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Oracle pl sql triggers tutorial


Oracle pl sql triggers:

A database trigger is a stored program which is automatically fired or executed when some events occur. A trigger can execute in response to any of the following events:
1. A database manipulation (DML) statement like DELETE, INSERT or UPDATE.
2. A database definition (DDL) statement like CREATE, ALTER or DROP.
3. A database operation like SERVERERROR, LOGON, LOGOFF, STARTUP, or SHUTDOWN.
Note: A trigger can be defined on the table, view, schema or database with which the event is associated.

Types of PL SQL triggers:

1. Row level trigger – An event is triggered at row level i.e. for each row updated, inserted or deleted.
2. Statement level trigger – An event is triggered at table level i.e. for each sql statement executed.

Syntax for creating a trigger:

CREATE [OR REPLACE] TRIGGER trigger_name 
 {BEFORE | AFTER | INSTEAD OF } 
 {INSERT [OR] | UPDATE [OR] | DELETE} 
 [OF col_name] 
 ON table_name 
 [REFERENCING OLD AS o NEW AS n] 
 [FOR EACH ROW] 
 WHEN (condition)  
 BEGIN 
   --- sql statements  
 END; 
/

Where:

CREATE [OR REPLACE ] TRIGGER trigger_name – It creates a trigger with the given name or overwrites an existing trigger with the same name.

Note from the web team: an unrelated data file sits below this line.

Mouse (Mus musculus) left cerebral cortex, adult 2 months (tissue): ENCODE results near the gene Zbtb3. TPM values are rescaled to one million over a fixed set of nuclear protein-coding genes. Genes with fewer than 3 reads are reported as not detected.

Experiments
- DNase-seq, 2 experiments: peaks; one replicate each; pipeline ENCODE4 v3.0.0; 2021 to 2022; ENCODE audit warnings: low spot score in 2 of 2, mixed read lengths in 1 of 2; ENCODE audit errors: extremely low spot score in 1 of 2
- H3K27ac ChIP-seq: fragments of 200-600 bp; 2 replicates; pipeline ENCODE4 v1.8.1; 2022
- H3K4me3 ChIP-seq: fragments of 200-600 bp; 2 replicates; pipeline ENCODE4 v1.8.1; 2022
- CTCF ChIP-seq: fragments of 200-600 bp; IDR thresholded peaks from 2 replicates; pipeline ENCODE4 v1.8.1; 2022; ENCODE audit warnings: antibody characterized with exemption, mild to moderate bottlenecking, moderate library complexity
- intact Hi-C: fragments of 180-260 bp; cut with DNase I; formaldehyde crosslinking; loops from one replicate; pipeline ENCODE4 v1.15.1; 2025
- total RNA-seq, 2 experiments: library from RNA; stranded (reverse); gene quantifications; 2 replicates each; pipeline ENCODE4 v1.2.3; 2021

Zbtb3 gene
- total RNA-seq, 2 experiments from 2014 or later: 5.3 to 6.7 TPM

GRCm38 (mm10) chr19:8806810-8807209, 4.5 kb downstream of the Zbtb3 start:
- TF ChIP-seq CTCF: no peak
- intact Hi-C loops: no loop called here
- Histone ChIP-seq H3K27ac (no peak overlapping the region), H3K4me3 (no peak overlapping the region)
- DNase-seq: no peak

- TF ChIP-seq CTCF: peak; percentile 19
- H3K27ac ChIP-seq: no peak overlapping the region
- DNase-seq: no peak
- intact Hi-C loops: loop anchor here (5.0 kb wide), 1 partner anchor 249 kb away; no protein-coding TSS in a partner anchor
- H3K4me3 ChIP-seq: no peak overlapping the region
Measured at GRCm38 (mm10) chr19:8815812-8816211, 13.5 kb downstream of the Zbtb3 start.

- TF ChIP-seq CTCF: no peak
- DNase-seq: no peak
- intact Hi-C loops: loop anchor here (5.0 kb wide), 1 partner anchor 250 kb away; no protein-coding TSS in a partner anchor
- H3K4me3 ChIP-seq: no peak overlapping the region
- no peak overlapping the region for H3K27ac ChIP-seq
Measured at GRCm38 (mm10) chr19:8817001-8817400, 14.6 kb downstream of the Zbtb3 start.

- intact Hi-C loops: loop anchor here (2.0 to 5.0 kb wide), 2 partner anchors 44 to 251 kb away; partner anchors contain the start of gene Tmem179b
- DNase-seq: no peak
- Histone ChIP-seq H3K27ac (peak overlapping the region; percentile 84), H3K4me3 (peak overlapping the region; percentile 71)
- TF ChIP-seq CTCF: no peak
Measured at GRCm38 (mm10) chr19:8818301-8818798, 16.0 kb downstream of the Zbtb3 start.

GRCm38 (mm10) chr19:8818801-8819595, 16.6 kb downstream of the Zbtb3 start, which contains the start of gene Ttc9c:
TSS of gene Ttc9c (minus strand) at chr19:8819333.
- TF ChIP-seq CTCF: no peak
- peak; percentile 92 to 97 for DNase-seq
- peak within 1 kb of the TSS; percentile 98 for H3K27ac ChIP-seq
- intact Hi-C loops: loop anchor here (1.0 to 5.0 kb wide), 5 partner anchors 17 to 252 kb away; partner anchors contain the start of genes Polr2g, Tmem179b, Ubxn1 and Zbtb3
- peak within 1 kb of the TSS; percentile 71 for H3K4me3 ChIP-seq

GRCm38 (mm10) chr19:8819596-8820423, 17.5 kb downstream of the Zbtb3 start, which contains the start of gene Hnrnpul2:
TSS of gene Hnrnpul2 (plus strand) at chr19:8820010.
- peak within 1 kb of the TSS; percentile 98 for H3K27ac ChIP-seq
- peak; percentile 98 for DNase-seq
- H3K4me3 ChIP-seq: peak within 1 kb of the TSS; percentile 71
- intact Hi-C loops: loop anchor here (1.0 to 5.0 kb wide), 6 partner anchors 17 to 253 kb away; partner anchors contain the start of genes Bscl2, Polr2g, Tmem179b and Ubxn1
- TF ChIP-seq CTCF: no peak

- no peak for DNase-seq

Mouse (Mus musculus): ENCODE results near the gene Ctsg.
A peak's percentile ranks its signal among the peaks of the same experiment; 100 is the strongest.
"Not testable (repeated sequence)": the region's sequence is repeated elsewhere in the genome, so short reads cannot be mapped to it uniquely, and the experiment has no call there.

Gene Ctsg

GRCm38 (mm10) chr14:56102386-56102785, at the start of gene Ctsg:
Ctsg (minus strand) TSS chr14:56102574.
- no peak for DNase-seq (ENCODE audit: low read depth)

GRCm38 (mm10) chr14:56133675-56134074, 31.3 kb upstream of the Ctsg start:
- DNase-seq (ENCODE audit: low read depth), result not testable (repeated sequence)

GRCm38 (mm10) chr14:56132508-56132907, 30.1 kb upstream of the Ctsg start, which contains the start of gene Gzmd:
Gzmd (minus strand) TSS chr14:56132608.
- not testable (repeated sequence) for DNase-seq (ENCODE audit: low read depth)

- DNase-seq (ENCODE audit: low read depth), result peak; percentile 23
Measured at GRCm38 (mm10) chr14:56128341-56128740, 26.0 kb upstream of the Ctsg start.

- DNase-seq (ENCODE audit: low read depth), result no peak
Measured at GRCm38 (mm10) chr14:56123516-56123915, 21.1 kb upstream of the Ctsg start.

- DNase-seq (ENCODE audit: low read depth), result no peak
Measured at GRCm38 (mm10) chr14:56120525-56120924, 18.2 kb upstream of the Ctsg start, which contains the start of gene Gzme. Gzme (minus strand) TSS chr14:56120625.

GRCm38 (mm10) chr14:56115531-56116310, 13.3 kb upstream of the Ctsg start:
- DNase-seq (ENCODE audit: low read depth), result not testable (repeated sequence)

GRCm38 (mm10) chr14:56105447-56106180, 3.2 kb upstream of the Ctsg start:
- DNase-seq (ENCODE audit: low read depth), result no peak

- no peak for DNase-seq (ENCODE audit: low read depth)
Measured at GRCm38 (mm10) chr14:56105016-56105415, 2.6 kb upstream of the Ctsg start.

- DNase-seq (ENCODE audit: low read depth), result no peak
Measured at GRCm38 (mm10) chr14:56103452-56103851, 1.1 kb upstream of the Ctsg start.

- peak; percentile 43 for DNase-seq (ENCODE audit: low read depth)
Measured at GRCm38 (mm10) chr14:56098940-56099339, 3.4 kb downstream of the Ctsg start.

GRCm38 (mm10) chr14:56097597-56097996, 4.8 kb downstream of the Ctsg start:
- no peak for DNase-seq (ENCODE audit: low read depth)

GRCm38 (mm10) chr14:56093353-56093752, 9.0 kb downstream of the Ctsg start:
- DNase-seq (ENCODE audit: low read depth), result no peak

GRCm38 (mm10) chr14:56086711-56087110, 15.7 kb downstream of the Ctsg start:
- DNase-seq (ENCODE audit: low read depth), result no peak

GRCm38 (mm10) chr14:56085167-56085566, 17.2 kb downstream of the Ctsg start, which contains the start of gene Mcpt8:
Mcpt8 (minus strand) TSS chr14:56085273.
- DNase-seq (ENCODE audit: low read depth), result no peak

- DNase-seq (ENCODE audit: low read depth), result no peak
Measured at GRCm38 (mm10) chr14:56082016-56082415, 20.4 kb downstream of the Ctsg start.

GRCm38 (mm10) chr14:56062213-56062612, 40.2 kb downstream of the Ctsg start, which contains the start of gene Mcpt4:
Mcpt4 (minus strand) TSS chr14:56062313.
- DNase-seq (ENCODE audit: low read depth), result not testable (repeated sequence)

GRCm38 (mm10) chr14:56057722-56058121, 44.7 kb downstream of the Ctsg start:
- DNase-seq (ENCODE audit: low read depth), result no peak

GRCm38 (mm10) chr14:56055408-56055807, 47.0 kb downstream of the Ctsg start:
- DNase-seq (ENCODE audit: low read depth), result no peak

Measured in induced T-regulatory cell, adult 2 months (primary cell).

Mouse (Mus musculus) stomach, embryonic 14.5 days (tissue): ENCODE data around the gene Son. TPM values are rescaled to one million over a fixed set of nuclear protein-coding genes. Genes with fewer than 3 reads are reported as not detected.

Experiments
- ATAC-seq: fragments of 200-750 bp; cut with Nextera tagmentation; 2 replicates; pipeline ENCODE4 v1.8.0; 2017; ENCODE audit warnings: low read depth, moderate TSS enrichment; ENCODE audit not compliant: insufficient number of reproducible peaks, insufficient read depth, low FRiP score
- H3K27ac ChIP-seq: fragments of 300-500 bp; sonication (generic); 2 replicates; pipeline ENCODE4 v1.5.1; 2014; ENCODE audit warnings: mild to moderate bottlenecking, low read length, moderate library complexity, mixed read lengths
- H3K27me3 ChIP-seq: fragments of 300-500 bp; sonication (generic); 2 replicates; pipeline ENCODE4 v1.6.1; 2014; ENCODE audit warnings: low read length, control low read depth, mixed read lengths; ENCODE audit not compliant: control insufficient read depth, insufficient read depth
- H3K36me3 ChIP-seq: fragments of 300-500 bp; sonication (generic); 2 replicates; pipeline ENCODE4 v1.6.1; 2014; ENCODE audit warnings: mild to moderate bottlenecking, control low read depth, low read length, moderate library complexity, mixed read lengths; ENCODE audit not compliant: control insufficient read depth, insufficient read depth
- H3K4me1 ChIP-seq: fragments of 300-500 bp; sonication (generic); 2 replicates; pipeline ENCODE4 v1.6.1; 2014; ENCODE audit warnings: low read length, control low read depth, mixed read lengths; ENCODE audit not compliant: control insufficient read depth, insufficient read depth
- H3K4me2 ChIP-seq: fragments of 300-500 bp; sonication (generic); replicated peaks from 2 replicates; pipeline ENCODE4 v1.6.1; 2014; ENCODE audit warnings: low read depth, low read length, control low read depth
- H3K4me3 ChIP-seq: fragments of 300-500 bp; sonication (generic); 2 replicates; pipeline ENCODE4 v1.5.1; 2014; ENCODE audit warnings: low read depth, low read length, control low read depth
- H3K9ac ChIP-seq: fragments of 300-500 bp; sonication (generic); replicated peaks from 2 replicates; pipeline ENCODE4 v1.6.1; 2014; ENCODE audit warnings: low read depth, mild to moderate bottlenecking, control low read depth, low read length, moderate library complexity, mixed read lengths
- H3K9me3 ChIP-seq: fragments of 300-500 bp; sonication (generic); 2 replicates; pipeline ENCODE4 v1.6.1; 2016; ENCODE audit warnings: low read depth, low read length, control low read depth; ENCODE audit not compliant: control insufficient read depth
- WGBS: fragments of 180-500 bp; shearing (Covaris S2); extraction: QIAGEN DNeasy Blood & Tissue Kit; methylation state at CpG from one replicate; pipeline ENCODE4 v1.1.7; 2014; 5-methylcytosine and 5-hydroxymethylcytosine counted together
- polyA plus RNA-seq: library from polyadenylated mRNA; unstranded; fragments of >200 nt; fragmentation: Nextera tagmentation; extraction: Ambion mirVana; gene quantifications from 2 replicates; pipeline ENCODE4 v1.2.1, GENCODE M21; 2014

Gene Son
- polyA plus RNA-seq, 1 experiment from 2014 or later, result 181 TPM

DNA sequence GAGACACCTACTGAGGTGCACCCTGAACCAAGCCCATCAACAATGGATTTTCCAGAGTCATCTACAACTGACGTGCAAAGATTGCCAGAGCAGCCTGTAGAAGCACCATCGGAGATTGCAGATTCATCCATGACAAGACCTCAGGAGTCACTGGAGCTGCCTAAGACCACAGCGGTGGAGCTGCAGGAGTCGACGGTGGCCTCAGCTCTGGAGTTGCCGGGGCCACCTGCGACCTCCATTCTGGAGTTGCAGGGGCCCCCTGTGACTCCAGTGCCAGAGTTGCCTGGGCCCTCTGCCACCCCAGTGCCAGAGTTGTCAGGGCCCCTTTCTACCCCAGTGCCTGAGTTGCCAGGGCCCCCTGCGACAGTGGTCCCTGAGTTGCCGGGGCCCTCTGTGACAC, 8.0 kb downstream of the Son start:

{BEFORE | AFTER | INSTEAD OF } – It specifies the trigger get fired. i.e before or after updating a table. INSTEAD OF is used to create a trigger on a view.
{INSERT [OR] | UPDATE [OR] | DELETE} – It specifies the triggering event. The trigger gets fired at all the specified triggering event.
[OF col_name] – It is used with update triggers. It is used when we want to trigger an event only when a specific column is updated.
[ON table_name] – It specifies the name of the table or view to which the trigger is associated.
[REFERENCING OLD AS o NEW AS n] – It is used to reference the old and new values of the data being changed. By default, you reference the values as :old.column_name or :new.column_name. The old values cannot be referenced when inserting a record and new values cannot be referenced when deleting a record, because they do not exist.
[FOR EACH ROW] – It is used to specify whether a trigger must fire when each row being affected (Row Level Trigger) or just once when the sql statement is executed (Table level Trigger).
WHEN (condition) – It is valid only for row level triggers. The trigger is fired only for rows that satisfy the condition specified.

Example:

Existing data:
Select * from employees;

EMP_ID	NAME	AGE	ADDRESS	SALARY
1	Shveta 	23	Delhi	50000
2	Bharti	22	Karnal 	52000
3	Deepika	24	UP	54000
4	Richi	25	US	56000
5	Bharat	21	Paris	58000
6	Sahdev	26	Delhi	60000

Trigger:

CREATE OR REPLACE TRIGGER show_salary_difference
BEFORE DELETE OR INSERT OR UPDATE ON employees
FOR EACH ROW
WHEN (NEW.EMP_ID > 0)
DECLARE
   sal_diff number;
BEGIN
   sal_diff := :NEW.salary  - :OLD.salary;
   dbms_output.put_line('Old salary: ' || :OLD.salary);
   dbms_output.put_line('New salary: ' || :NEW.salary);
   dbms_output.put_line('Salary difference: ' || sal_diff);
END;
/

Note: The above trigger will execute for every INSERT, UPDATE or DELETE operations performed on the EMPLOYEES table.

Drop a trigger:

DROP TRIGGER trigger_name;

 



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